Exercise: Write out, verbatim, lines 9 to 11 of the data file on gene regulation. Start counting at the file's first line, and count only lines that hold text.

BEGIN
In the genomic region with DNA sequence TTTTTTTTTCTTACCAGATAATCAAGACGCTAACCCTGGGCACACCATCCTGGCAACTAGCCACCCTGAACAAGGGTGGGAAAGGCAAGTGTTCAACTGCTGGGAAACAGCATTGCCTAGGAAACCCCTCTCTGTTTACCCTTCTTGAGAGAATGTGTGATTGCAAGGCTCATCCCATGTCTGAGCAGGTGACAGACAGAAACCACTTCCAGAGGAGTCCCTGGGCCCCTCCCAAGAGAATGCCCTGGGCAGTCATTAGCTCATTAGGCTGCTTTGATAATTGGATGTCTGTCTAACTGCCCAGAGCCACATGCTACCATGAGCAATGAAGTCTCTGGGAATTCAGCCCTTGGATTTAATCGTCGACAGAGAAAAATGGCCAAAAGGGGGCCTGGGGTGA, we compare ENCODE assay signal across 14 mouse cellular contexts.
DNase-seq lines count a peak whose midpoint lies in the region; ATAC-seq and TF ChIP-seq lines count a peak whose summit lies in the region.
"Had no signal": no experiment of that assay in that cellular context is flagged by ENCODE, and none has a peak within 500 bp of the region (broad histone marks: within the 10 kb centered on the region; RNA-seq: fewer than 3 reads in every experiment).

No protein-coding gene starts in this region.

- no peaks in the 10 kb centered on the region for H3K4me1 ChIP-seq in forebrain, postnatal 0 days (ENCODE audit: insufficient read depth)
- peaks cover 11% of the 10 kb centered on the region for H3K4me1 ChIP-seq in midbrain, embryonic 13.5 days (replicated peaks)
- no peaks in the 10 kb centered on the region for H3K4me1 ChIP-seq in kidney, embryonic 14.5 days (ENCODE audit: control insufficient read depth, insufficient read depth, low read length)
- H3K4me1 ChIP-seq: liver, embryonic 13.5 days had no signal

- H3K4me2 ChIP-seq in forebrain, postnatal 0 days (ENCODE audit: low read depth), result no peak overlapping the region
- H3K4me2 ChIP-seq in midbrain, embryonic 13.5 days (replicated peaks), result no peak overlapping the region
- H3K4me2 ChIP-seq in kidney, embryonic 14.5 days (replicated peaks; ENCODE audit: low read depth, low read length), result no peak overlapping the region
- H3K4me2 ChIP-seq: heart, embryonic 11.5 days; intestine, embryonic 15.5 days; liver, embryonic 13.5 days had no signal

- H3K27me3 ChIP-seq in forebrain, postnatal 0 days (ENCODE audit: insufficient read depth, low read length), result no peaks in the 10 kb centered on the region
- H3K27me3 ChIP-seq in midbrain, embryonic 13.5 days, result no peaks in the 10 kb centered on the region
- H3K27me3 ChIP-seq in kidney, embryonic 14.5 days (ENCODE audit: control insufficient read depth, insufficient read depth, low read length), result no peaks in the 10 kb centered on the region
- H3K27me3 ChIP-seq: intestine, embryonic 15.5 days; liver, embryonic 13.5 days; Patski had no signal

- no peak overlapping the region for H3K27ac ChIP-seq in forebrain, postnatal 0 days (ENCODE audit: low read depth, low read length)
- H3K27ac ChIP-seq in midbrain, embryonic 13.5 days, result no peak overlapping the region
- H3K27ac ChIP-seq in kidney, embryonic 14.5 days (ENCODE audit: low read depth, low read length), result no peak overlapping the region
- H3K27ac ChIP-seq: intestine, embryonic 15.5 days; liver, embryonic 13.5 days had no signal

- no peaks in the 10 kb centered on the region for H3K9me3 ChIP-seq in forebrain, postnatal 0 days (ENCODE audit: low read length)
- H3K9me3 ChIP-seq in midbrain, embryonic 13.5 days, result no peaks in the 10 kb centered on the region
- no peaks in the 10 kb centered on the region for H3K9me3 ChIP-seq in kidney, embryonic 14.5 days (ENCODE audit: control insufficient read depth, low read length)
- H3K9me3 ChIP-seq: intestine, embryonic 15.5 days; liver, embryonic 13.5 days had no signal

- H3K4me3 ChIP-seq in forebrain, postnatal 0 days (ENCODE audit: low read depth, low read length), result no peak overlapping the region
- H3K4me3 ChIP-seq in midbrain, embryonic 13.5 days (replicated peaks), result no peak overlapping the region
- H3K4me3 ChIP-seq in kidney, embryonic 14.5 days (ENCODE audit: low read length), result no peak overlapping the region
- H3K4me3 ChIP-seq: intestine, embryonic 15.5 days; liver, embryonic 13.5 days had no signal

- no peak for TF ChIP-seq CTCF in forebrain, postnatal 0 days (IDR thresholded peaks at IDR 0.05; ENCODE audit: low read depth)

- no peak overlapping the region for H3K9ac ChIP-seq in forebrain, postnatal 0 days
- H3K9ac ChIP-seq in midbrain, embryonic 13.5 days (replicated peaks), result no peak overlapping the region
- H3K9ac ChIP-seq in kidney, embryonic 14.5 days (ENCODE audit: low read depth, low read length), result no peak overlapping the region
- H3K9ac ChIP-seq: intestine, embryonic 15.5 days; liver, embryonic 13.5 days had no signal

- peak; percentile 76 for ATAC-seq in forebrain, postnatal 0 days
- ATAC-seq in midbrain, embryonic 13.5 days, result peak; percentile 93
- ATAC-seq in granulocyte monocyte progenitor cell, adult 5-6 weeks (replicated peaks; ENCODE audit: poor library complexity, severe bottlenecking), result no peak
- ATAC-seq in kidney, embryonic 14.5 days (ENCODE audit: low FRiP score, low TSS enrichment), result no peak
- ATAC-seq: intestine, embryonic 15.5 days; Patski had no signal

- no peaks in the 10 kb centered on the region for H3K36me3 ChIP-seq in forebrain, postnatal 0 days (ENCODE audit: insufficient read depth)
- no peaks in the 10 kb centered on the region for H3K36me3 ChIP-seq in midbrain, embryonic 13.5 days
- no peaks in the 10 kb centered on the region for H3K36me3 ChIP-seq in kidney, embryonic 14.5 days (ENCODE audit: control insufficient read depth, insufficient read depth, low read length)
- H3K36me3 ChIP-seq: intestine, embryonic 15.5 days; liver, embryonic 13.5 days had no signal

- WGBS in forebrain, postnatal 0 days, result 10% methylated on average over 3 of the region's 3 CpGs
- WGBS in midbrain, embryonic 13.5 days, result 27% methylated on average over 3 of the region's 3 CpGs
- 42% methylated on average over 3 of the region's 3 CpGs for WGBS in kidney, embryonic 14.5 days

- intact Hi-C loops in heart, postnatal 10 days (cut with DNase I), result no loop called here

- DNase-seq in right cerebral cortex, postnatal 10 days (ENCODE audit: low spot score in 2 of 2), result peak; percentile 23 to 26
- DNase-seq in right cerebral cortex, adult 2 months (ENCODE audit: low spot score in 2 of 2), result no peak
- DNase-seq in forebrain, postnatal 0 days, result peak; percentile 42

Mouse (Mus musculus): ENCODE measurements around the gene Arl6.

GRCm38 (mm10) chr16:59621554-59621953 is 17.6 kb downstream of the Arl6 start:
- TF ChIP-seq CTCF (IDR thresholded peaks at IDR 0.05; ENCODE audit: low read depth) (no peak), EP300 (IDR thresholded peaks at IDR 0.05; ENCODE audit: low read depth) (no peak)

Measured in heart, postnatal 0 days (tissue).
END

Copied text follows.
- H3K4me2 ChIP-seq in forebrain, postnatal 0 days (ENCODE audit: low read depth), result no peak overlapping the region
- H3K4me2 ChIP-seq in midbrain, embryonic 13.5 days (replicated peaks), result no peak overlapping the region
- H3K4me2 ChIP-seq in kidney, embryonic 14.5 days (replicated peaks; ENCODE audit: low read depth, low read length), result no peak overlapping the region